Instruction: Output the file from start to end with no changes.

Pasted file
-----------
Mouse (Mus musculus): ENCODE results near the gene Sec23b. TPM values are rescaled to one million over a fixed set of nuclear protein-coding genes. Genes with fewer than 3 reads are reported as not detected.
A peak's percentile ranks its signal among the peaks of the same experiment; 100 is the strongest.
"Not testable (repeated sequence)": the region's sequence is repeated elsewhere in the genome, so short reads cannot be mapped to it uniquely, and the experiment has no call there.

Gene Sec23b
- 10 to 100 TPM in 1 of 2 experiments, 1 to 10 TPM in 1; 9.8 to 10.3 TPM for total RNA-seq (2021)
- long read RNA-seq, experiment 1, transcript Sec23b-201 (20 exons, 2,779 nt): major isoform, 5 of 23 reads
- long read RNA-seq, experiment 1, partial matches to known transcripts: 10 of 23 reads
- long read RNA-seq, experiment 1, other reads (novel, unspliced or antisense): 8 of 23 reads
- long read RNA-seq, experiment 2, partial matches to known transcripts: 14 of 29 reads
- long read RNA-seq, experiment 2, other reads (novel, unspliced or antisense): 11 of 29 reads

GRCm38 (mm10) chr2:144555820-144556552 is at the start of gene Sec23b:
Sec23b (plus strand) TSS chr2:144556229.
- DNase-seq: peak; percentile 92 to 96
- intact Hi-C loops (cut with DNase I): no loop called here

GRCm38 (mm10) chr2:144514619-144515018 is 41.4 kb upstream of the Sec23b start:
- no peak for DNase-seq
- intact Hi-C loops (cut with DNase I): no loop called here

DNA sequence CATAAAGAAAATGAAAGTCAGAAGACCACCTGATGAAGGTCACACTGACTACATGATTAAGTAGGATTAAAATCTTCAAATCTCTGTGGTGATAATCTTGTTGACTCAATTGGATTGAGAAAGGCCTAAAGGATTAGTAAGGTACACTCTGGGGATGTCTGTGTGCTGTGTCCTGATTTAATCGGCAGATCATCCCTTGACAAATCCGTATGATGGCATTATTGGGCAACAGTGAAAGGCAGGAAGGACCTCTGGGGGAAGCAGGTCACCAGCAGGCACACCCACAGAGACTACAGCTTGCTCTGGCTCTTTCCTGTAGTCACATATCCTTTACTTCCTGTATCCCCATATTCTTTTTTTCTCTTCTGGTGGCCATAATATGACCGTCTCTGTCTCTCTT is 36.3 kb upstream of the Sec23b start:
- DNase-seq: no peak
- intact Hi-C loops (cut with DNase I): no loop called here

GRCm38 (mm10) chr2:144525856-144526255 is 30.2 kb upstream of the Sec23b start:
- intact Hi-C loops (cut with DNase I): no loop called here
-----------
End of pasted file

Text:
Mouse (Mus musculus): ENCODE results near the gene Sec23b. TPM values are rescaled to one million over a fixed set of nuclear protein-coding genes. Genes with fewer than 3 reads are reported as not detected.
A peak's percentile ranks its signal among the peaks of the same experiment; 100 is the strongest.
"Not testable (repeated sequence)": the region's sequence is repeated elsewhere in the genome, so short reads cannot be mapped to it uniquely, and the experiment has no call there.

Gene Sec23b
- 10 to 100 TPM in 1 of 2 experiments, 1 to 10 TPM in 1; 9.8 to 10.3 TPM for total RNA-seq (2021)
- long read RNA-seq, experiment 1, transcript Sec23b-201 (20 exons, 2,779 nt): major isoform, 5 of 23 reads
- long read RNA-seq, experiment 1, partial matches to known transcripts: 10 of 23 reads
- long read RNA-seq, experiment 1, other reads (novel, unspliced or antisense): 8 of 23 reads
- long read RNA-seq, experiment 2, partial matches to known transcripts: 14 of 29 reads
- long read RNA-seq, experiment 2, other reads (novel, unspliced or antisense): 11 of 29 reads

GRCm38 (mm10) chr2:144555820-144556552 is at the start of gene Sec23b:
Sec23b (plus strand) TSS chr2:144556229.
- DNase-seq: peak; percentile 92 to 96
- intact Hi-C loops (cut with DNase I): no loop called here

GRCm38 (mm10) chr2:144514619-144515018 is 41.4 kb upstream of the Sec23b start:
- no peak for DNase-seq
- intact Hi-C loops (cut with DNase I): no loop called here

DNA sequence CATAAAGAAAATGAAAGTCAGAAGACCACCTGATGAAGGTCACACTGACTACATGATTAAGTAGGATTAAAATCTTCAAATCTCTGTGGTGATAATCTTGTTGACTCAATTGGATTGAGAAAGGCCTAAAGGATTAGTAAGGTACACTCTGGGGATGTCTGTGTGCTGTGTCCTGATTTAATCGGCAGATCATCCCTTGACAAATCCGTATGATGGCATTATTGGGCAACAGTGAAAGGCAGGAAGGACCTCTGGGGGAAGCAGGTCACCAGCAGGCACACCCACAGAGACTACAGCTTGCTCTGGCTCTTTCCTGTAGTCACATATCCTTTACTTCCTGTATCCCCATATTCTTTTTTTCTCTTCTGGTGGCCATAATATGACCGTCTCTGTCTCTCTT is 36.3 kb upstream of the Sec23b start:
- DNase-seq: no peak
- intact Hi-C loops (cut with DNase I): no loop called here

GRCm38 (mm10) chr2:144525856-144526255 is 30.2 kb upstream of the Sec23b start:
- intact Hi-C loops (cut with DNase I): no loop called here